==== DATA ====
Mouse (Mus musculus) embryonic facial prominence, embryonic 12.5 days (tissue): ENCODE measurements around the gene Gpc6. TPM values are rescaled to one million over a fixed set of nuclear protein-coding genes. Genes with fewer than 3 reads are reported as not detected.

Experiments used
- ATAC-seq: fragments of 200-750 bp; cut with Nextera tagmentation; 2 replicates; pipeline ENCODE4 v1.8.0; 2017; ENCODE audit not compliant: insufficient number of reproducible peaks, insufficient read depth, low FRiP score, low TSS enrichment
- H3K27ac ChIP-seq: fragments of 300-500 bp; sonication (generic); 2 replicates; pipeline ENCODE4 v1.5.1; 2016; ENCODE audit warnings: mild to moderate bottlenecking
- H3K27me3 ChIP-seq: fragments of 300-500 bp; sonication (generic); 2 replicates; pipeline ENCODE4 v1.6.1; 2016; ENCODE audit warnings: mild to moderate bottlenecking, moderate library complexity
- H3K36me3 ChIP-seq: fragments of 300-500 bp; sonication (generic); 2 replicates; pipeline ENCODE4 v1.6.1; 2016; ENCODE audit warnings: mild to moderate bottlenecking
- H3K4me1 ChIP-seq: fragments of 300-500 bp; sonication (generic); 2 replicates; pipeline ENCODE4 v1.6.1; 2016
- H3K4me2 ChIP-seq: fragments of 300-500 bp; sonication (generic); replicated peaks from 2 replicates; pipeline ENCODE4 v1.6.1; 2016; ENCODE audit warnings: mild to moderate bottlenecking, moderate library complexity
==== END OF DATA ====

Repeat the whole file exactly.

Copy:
Mouse (Mus musculus) embryonic facial prominence, embryonic 12.5 days (tissue): ENCODE measurements around the gene Gpc6. TPM values are rescaled to one million over a fixed set of nuclear protein-coding genes. Genes with fewer than 3 reads are reported as not detected.

Experiments used
- ATAC-seq: fragments of 200-750 bp; cut with Nextera tagmentation; 2 replicates; pipeline ENCODE4 v1.8.0; 2017; ENCODE audit not compliant: insufficient number of reproducible peaks, insufficient read depth, low FRiP score, low TSS enrichment
- H3K27ac ChIP-seq: fragments of 300-500 bp; sonication (generic); 2 replicates; pipeline ENCODE4 v1.5.1; 2016; ENCODE audit warnings: mild to moderate bottlenecking
- H3K27me3 ChIP-seq: fragments of 300-500 bp; sonication (generic); 2 replicates; pipeline ENCODE4 v1.6.1; 2016; ENCODE audit warnings: mild to moderate bottlenecking, moderate library complexity
- H3K36me3 ChIP-seq: fragments of 300-500 bp; sonication (generic); 2 replicates; pipeline ENCODE4 v1.6.1; 2016; ENCODE audit warnings: mild to moderate bottlenecking
- H3K4me1 ChIP-seq: fragments of 300-500 bp; sonication (generic); 2 replicates; pipeline ENCODE4 v1.6.1; 2016
- H3K4me2 ChIP-seq: fragments of 300-500 bp; sonication (generic); replicated peaks from 2 replicates; pipeline ENCODE4 v1.6.1; 2016; ENCODE audit warnings: mild to moderate bottlenecking, moderate library complexity